Yoshinoyama: Ancient Mountain Temple District in Southern Nara

If you are considering coming to Nara Prefecture for your visit to Japan, but perhaps would like to go someplace outside of the usual itinerary, then Yoshinoyama (also called “Mt. Yoshino) might just be the right location for you. This ridgeline temple district located in the mountainous town of Yoshino features beautiful natural scenery, interesting historical sites, and a wide variety of shops and restuarants.


So what exactly is in Yoshinoyama that makes it worth the time to visit?  Please read on below to find out.



1. Cherry Blossom Trees

By far, the #1 thing  Yoshinoyama is most well known for is its huge groves of cherry blossom trees or “sakura” as they are called in the Japanese language.

4 groves in total can be found in the Yoshinoyama district: Lower (“Shimo-senbon”), Middle (“Naka-senbon”), Upper (“Kami-senbon”), and Deep (Oku-senbon), all located at different elevation and planted with the intention that they bloom in order  (from lowest point to highest) as the spring season progresses. In recent years, simultaneous blooming of the trees seems to be the more and more common occurrence. Folks travel from all around the country, and even the world, to come see the famous sakura blooming of Yoshinoyama, as it is considered the most beautiful spot for these blossoms in country and is also an important base for origin of the tree’s reverence in Japanese culture. In the local Shugendo faith, these trees are actually considered “shinboku” god trees that are holy symbols of the mountain deity Zao-gongen.


The sakura blooming usually begins around the end of March / start of April and peaks around April 10th, however it changes, sometimes drastically, year-to-year. Checking official sakura blooming forecasts is highly recommended if you are planning a trip to Yoshinoyama for such a purpose. You should also be prepared to brave the tourist crowds to get a glimpse of the beauty that draws everyone here.  This means you shouldn’t take for granted that you will be able to find a place to sit down for lunch or find overnight accommodation; crowds come with the territory when it comes to popular locations and events in Japan.  However, once the sakura bloom is over and the crowds leave, there are plenty of other reasons to visit Yoshinoyama.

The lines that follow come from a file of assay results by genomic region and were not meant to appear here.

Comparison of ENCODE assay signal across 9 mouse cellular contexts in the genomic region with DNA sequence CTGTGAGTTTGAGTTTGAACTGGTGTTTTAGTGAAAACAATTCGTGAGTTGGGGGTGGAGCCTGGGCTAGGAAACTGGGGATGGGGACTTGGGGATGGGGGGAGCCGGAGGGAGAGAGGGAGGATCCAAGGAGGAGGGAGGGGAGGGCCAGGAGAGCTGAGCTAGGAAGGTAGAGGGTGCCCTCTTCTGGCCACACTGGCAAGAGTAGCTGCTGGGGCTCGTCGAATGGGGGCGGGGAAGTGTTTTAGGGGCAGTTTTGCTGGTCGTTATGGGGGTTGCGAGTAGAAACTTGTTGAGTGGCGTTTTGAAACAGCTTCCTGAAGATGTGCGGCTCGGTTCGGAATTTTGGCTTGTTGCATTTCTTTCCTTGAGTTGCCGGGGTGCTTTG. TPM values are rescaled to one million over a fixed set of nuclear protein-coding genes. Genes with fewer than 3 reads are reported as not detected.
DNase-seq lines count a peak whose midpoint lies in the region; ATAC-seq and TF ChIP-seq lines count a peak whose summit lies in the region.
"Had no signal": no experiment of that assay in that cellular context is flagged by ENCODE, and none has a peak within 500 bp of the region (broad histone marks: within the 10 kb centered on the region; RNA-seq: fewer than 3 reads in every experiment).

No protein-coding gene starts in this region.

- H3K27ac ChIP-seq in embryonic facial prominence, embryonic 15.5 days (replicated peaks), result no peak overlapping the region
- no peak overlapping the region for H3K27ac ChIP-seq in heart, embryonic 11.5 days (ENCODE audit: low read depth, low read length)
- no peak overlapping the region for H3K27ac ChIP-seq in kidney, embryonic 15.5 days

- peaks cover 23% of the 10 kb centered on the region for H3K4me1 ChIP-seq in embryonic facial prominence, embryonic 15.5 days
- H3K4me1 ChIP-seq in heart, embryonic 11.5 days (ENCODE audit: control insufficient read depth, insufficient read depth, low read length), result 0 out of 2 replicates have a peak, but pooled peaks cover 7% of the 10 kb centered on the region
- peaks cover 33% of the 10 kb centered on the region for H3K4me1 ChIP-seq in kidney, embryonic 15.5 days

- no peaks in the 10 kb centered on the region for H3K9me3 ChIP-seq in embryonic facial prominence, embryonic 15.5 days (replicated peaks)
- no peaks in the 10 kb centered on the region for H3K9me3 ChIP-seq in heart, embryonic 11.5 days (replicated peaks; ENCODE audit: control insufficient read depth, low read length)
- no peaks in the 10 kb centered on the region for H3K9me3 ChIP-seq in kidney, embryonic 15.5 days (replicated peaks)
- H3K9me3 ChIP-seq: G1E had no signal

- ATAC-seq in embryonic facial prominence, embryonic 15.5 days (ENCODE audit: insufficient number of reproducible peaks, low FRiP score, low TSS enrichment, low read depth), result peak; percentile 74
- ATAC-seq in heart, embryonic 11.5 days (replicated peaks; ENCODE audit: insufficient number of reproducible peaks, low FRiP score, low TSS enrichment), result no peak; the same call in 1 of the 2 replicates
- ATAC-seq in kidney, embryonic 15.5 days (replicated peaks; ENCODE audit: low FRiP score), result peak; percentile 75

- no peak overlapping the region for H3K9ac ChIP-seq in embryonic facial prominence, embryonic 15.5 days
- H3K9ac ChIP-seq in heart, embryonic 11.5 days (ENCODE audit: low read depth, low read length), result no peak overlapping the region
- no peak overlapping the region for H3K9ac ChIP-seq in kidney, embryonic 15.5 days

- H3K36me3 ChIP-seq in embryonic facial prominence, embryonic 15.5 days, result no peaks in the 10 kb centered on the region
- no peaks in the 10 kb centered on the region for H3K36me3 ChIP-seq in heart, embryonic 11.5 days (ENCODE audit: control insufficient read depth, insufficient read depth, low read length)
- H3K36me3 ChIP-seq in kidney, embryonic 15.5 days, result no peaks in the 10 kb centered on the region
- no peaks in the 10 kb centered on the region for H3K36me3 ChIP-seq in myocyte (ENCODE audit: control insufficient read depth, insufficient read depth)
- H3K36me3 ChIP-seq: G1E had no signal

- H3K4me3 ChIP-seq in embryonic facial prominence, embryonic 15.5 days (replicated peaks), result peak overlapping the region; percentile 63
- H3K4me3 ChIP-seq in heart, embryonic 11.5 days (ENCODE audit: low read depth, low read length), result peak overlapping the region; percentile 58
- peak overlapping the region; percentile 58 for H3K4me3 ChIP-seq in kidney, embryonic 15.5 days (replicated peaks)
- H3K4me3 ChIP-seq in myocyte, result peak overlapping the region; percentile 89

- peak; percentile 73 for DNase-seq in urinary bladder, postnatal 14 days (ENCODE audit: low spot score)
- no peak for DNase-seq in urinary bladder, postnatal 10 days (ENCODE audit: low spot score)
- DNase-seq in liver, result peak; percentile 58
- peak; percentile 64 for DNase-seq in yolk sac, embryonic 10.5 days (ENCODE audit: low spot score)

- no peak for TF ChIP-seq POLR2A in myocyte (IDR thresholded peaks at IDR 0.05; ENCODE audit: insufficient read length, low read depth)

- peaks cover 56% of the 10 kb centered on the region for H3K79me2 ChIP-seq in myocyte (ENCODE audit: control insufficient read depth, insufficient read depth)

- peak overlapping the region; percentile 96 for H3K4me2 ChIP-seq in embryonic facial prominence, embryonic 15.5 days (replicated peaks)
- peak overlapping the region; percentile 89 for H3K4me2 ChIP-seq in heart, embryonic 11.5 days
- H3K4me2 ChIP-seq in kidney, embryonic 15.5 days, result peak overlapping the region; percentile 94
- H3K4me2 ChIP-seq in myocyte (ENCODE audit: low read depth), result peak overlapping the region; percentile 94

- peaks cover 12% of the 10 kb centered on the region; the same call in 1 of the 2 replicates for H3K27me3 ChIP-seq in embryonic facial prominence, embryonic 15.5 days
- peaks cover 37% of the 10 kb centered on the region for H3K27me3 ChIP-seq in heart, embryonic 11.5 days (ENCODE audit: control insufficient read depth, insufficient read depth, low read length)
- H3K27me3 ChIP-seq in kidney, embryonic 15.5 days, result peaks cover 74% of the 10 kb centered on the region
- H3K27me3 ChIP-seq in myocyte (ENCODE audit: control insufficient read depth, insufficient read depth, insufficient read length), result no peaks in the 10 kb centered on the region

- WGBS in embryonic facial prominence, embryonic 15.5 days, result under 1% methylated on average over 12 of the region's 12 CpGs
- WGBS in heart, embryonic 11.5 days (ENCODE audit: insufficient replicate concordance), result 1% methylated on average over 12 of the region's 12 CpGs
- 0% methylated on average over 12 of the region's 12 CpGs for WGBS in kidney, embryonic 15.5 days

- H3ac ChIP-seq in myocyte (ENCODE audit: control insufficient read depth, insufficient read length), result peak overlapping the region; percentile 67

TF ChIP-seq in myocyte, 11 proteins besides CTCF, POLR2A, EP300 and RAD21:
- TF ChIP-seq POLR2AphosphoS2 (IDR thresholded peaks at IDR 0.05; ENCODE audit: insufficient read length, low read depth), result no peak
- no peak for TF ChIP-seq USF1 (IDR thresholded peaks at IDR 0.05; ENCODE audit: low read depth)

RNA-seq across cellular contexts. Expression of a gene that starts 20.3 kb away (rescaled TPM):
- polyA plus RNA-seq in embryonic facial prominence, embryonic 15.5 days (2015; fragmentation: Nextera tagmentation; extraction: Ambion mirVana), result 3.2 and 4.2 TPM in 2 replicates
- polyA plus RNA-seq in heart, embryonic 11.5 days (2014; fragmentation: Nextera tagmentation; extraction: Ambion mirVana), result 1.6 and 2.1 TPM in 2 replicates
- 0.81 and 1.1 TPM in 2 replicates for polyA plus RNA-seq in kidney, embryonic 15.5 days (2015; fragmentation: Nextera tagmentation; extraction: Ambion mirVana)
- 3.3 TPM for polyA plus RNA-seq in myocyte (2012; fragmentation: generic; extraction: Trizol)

View from Hanayagura Viewpoint in Yoshinoyama.



2. The great outdoors

Yoshinoyama is probably the best location you can reach by train for hiking in the southern mountains of Nara. Surrounded by forest and seemingly endless ridgelines of steep mountains, Yoshino is a great place to spend some time exploring the great outdoors.  Walking the paved main street of Yoshinoyama from Yoshino Train Station to the highest point in the back country is roughly 7KM (4.3 miles) in distance and is a little over 500 meters in elevation gain. There are also unpaved trails you can find here, such as the route that takes you past Nyorin-ji Temple and up to the Yoshino Mikumari Shrine, or alternatively down to the beautiful Takataki Waterfall of Kisadani Valley.


The most famous hiking route from Yoshinoyama is one with roots in outdoor recreation but in pilgrimage: the Omine-Okugake Pilgrimage Path, which is the longest and most challenging of the pilgrimage routes in the Kii Peninsula. Technically starting at the Yoshino River, this route runs through Yoshinoyama and follows the great Omine ridgeline, running around 100KM  (62.1 miles) to the south over some of the most rugged terrain in the country. It has only been in recent times that  information about this route has become more easily accessible, including locations to stay the night and so on.





View from near the Omine-okugake Pilgrimage Route in the back country of Yoshinoyama.


Takataki Waterfall is accessable from Yoshinoyama by a hiking trail.